In preparation for a retreat in which I am participating this weekend, I had to do a written exercise called “the River of Life.” Basically in this exercise you look back on your life and compare it to a river. You note where your river flowed strongly or where it almost dwindled down to a trickle, where it suddenly became a rapids or where some obstacle blocked its flow, and even where it took a turn. You note the key events that where happening at each stage of your river. As I reflected I noted many critical events- beginning a relationship with Christ, hearing a call to ministry, getting married, heading to Duke, dropping out of a graduate program at Vanderbilt and facing unemployment, undertaking my first pastorate, having our first child, discovering that I was a workaholic and a lousy husband/parent, moving to a very large church, “hitting the wall” and burning out, discovering my passion for mentoring clergy, saying good bye after 24 years at one place, and finally, learning to start all over again.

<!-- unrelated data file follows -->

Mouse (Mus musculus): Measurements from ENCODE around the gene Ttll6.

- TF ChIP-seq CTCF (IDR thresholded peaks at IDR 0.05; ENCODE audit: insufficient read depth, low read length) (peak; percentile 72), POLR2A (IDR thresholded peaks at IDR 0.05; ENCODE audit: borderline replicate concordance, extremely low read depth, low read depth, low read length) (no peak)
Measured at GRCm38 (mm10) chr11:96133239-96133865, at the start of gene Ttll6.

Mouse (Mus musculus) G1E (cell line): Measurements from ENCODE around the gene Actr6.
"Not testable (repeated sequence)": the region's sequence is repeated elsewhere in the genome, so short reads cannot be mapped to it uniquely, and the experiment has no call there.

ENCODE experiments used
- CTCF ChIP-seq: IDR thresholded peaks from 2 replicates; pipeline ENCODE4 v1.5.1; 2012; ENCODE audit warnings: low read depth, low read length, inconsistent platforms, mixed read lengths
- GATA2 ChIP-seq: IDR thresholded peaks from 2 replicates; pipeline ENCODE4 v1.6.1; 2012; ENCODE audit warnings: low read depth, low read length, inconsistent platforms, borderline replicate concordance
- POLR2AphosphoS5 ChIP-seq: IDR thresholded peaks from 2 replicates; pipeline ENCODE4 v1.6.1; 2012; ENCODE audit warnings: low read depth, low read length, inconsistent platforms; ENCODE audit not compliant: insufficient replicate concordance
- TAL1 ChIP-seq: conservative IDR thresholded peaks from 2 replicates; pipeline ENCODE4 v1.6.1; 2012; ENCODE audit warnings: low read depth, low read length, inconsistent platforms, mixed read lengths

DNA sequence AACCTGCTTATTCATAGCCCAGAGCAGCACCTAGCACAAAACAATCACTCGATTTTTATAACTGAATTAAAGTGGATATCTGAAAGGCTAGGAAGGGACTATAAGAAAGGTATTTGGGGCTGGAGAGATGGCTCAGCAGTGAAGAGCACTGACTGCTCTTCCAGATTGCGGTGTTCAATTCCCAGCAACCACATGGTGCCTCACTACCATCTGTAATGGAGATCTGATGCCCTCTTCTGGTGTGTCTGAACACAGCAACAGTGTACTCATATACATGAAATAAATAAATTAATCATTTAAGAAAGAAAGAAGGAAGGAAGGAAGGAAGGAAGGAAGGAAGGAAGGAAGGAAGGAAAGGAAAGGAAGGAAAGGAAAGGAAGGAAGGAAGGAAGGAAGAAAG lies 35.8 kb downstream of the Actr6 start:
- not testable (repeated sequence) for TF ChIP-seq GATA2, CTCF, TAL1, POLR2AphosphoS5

However, what I discovered in my reflection was that most of these events, in and of, themselves were not the key to my life’s journey- rather it was the people with whom I was involved during these events who really shaped my life into what it is today.
So, upon reflection, may I offer you two thoughts? First of all, in the words of Mister Rogers, in a crisis “look for the helpers.” In the more challenging events of my life, God always had someone there for me. So, if your river has become turbulent, look around to see who God has put there for you. Secondly, look around and ask God if there is someone who could use your presence, touch, listening ear, or experience in their life at this moment. In other words, look for the helpers and be the helper.
May your river flow freely and smoothly, but more importantly, may you never be alone nor let others be alone when the turbulence comes.